Neighbors Pledge To Halt Iraq Violence

Neighbors Pledge to Halt Iraq Violence
Iranian FM Snubs Sec. Rice

Four American GIs were announced killed on Friday. The US broke up a weapons smuggling ring in Sadr City. At the Sharm El Sheikh Conference, the neighbors pledged to help with security.

The Iranian foreign minister, Manuchehr Mottaki, protested the continued holding of 5 Iranian detainees by the US military in Iraq on Thursday evening by refusing to have dinner opposite US Secretary of State Condi Rice. He gave as his pretext the un-Islamic dress of a violinist performing for the diplomats.

The Sharm el Sheikh conference wrapped up without a high-level meeting between the US and Iran.

Back in Iraq, The Mosul correspondent of al-Zaman, writing in Arabic, reports “an utter deterioration of the security situation” in the city, saying that guerrillas use cars to kill any time a group of youths or children gathers together in the residential sections of the city. Police found 15 bodies on the streets on Friday, all of them with gunshot wounds. Police declared a 3-day curfew. Guerrillas cut telephone communication between the city and the outside world!

McClatchy reports civil war violence in Iraq on Friday. Among the incidents:

Around 11.15 am,a roadside bomb exploded at Amil neighborhood near the petrol station at the junction of Amil- Milhania neighborhoods targeting a police patrol killing 5 poliemen and injuring 2. . .

- Around 5 pm, clashes tool place at Habibiya neighborhood of Sadr city between Sadr followers and Bedr’s who were inside their headquarter when Sadr followers attacked them with RBG7 and light machine guns injuring 4 guards of the building . . .

- Around 8 pm , gunmen attacked Imam Ali mosque in Adhamiya neighborhood killing the two guards of the mosque and burned the whole mosque afterwards. . .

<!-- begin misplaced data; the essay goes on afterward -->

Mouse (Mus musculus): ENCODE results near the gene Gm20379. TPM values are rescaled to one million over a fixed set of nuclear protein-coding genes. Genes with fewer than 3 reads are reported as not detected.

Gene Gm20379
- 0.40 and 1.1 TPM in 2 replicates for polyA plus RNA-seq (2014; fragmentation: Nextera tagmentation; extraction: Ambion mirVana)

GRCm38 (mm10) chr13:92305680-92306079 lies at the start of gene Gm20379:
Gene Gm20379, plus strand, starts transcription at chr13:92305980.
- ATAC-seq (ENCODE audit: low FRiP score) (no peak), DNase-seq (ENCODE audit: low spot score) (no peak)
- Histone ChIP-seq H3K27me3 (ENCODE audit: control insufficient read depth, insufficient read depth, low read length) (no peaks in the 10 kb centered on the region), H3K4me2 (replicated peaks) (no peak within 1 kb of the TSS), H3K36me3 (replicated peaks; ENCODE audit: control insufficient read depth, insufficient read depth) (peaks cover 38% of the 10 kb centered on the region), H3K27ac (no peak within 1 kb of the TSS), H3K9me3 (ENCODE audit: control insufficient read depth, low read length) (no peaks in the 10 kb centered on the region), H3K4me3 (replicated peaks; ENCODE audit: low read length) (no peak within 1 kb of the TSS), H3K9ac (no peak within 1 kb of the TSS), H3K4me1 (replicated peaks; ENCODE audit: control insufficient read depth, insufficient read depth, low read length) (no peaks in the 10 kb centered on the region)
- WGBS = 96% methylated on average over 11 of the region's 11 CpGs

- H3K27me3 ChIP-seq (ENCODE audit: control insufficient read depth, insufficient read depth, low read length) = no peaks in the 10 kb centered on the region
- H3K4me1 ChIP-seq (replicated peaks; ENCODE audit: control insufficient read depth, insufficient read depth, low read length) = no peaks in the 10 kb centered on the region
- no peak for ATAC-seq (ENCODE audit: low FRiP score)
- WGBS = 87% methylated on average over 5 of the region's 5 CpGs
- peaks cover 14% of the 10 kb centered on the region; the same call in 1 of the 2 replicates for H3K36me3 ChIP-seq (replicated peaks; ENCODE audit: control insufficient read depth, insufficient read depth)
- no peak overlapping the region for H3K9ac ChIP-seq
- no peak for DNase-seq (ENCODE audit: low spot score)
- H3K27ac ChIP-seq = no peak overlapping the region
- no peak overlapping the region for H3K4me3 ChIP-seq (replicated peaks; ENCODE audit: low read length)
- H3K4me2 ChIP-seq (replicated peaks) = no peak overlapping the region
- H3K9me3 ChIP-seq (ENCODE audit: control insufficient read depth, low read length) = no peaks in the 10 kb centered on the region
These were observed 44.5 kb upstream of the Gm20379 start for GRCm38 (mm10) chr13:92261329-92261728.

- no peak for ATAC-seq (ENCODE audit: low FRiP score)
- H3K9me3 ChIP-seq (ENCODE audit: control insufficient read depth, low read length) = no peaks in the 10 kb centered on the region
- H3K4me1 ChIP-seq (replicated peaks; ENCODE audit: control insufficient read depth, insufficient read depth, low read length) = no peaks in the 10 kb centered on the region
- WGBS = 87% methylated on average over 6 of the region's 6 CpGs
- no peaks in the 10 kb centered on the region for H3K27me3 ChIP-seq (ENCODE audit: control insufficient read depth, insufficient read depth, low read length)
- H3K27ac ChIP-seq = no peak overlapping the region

Najaf – After Fridays prayer clashes happened between Sadr followers and police as one prominent member of Al-Sadr bloc has been stopped by a police check point to be searched without having details of the number of casualties on both sides. . .

Ten percent of US troops in a recent survey admit to having unnecessarily beaten Iraqi civilians or having damaged their property for no good reason. Does that translate into 100,000 such incidents? And, mind you, Iraqis are a clan society where an affront to a person is an affront to all his siblings and cousins, as well, and where revenge for affronts is often exacted by the clans.

The US military confirmed that it had killed some senior leaders of the self-styled “al-Qaeda” in Iraq. But it hadn’t killed top leaders, apparently, and anyway, the history of killed or captured such leaders is now long, and it is hard to connect it to any serious changes in the security situation.

Jim Lobe on the Bush administration’s turn toward realism in its foreign policy dealings.

They are even delaying the grant of a medical degree, so as to eny

Retired British general Sir Michael Rose urges that the US and UK admit defeat in Iraq and withdraw, arguing that no catastrophe will ensue. He also said that he could understand why the Iraqi guerrillas are fighting US troops. He compared a potential Anglo-American withdrawal from Iraq to the British withdrawal from North America in the face of resistance from General Washington.

Women in Congress have emerged as potentially key players in Iraq policy going forward.

Tomdispatch has a new batch of indispensable essays on Iraq..